Collaborating Authors


Machine Learning Towards Intelligent Systems: Applications, Challenges, and Opportunities Artificial Intelligence

The emergence and continued reliance on the Internet and related technologies has resulted in the generation of large amounts of data that can be made available for analyses. However, humans do not possess the cognitive capabilities to understand such large amounts of data. Machine learning (ML) provides a mechanism for humans to process large amounts of data, gain insights about the behavior of the data, and make more informed decision based on the resulting analysis. ML has applications in various fields. This review focuses on some of the fields and applications such as education, healthcare, network security, banking and finance, and social media. Within these fields, there are multiple unique challenges that exist. However, ML can provide solutions to these challenges, as well as create further research opportunities. Accordingly, this work surveys some of the challenges facing the aforementioned fields and presents some of the previous literature works that tackled them. Moreover, it suggests several research opportunities that benefit from the use of ML to address these challenges.

Learning modular structures from network data and node variables Machine Learning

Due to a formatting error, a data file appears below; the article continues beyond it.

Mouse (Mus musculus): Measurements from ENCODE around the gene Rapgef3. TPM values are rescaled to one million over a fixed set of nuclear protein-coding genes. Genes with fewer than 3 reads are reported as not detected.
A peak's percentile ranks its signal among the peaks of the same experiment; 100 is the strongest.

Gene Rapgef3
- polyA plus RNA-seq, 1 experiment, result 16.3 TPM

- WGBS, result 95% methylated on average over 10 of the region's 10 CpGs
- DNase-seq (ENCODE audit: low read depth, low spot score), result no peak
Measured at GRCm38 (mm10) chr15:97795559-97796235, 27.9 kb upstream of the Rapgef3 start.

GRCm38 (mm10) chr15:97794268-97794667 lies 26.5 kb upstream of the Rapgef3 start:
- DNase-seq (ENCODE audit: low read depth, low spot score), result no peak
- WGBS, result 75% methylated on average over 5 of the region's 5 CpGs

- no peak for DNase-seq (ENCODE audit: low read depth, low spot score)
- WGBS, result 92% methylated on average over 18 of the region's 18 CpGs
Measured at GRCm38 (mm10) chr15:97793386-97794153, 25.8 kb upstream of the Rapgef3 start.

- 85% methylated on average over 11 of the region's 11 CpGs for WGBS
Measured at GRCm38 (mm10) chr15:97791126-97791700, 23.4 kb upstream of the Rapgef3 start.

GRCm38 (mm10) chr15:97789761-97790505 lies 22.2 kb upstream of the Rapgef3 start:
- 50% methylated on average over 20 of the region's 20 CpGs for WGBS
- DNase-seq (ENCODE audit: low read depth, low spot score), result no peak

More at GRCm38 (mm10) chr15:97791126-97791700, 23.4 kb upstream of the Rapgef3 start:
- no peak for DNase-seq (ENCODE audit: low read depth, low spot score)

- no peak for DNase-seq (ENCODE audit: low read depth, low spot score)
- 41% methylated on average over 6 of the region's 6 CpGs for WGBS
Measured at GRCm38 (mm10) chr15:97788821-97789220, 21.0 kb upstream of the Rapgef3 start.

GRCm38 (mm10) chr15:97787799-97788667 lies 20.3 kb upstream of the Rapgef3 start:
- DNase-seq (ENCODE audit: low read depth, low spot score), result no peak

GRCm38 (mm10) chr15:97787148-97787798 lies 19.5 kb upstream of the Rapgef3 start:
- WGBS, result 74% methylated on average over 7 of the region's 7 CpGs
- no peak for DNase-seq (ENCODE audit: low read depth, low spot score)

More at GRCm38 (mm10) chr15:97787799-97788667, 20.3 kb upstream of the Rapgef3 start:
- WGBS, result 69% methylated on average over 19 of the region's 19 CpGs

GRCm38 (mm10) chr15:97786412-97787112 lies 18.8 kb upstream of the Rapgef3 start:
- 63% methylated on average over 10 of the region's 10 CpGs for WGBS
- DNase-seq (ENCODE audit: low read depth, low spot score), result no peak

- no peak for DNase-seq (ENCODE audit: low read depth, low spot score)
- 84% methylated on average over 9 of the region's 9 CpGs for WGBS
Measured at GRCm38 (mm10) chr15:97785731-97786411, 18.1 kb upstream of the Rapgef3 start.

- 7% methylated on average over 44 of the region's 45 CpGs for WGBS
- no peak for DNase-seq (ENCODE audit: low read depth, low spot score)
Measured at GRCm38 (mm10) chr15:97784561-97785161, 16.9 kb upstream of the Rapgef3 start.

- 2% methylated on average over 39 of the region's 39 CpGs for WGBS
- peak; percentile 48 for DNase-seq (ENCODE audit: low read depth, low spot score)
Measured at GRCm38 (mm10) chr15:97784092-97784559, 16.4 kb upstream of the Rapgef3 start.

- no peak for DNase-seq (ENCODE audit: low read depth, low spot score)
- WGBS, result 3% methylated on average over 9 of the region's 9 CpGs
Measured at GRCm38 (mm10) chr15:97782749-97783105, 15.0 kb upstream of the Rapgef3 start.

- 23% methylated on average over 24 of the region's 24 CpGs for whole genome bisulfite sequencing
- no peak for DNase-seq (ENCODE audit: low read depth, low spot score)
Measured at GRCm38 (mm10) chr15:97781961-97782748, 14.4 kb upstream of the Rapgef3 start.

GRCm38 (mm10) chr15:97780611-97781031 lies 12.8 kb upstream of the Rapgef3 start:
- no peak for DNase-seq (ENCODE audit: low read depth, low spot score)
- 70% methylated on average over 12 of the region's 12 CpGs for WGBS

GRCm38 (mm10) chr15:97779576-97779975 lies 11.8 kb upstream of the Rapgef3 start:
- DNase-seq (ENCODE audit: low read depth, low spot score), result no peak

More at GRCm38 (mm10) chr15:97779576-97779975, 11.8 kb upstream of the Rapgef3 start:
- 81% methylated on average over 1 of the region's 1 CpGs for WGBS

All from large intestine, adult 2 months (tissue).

A standard technique for understanding underlying dependency structures among a set of variables posits a shared conditional probability distribution for the variables measured on individuals within a group. This approach is often referred to as module networks, where individuals are represented by nodes in a network, groups are termed modules, and the focus is on estimating the network structure among modules. However, estimation solely from node-specific variables can lead to spurious dependencies, and unverifiable structural assumptions are often used for regularization. Here, we propose an extended model that leverages direct observations about the network in addition to node-specific variables. By integrating complementary data types, we avoid the need for structural assumptions. We illustrate theoretical and practical significance of the model and develop a reversible-jump MCMC learning procedure for learning modules and model parameters. We demonstrate the method accuracy in predicting modular structures from synthetic data and capability to learn influence structures in twitter data and regulatory modules in the Mycobacterium tuberculosis gene regulatory network.